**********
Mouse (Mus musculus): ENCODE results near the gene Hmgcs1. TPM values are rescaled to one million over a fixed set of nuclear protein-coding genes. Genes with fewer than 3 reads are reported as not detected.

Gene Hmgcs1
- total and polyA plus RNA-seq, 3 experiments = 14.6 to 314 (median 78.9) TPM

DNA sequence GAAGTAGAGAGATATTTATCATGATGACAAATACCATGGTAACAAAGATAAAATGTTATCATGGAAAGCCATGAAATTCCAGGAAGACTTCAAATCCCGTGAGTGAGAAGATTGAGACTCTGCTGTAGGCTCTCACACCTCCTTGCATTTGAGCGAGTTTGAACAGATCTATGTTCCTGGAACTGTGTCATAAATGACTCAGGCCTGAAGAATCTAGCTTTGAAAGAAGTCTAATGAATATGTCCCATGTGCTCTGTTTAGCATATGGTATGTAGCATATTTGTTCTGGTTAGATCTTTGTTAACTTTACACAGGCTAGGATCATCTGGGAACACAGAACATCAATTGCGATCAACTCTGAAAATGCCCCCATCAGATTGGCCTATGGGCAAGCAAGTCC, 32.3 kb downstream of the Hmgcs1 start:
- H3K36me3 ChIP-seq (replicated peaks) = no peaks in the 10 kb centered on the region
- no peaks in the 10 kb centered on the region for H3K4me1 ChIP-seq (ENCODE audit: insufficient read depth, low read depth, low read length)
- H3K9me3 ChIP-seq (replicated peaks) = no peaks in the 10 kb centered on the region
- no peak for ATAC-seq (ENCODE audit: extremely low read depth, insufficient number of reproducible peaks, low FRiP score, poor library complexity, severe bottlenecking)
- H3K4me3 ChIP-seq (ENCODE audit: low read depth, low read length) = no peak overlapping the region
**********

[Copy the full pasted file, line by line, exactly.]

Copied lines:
Mouse (Mus musculus): ENCODE results near the gene Hmgcs1. TPM values are rescaled to one million over a fixed set of nuclear protein-coding genes. Genes with fewer than 3 reads are reported as not detected.

Gene Hmgcs1
- total and polyA plus RNA-seq, 3 experiments = 14.6 to 314 (median 78.9) TPM

DNA sequence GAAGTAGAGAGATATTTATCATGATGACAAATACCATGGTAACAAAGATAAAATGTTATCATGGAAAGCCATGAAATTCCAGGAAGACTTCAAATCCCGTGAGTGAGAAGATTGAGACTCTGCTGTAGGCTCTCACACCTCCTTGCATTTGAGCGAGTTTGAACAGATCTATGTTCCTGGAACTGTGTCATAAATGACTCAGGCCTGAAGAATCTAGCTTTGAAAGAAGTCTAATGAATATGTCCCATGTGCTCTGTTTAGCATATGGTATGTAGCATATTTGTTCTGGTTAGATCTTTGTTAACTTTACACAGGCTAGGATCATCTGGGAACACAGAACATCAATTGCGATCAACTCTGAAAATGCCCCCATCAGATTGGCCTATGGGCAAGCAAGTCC, 32.3 kb downstream of the Hmgcs1 start:
- H3K36me3 ChIP-seq (replicated peaks) = no peaks in the 10 kb centered on the region
- no peaks in the 10 kb centered on the region for H3K4me1 ChIP-seq (ENCODE audit: insufficient read depth, low read depth, low read length)
- H3K9me3 ChIP-seq (replicated peaks) = no peaks in the 10 kb centered on the region
- no peak for ATAC-seq (ENCODE audit: extremely low read depth, insufficient number of reproducible peaks, low FRiP score, poor library complexity, severe bottlenecking)
- H3K4me3 ChIP-seq (ENCODE audit: low read depth, low read length) = no peak overlapping the region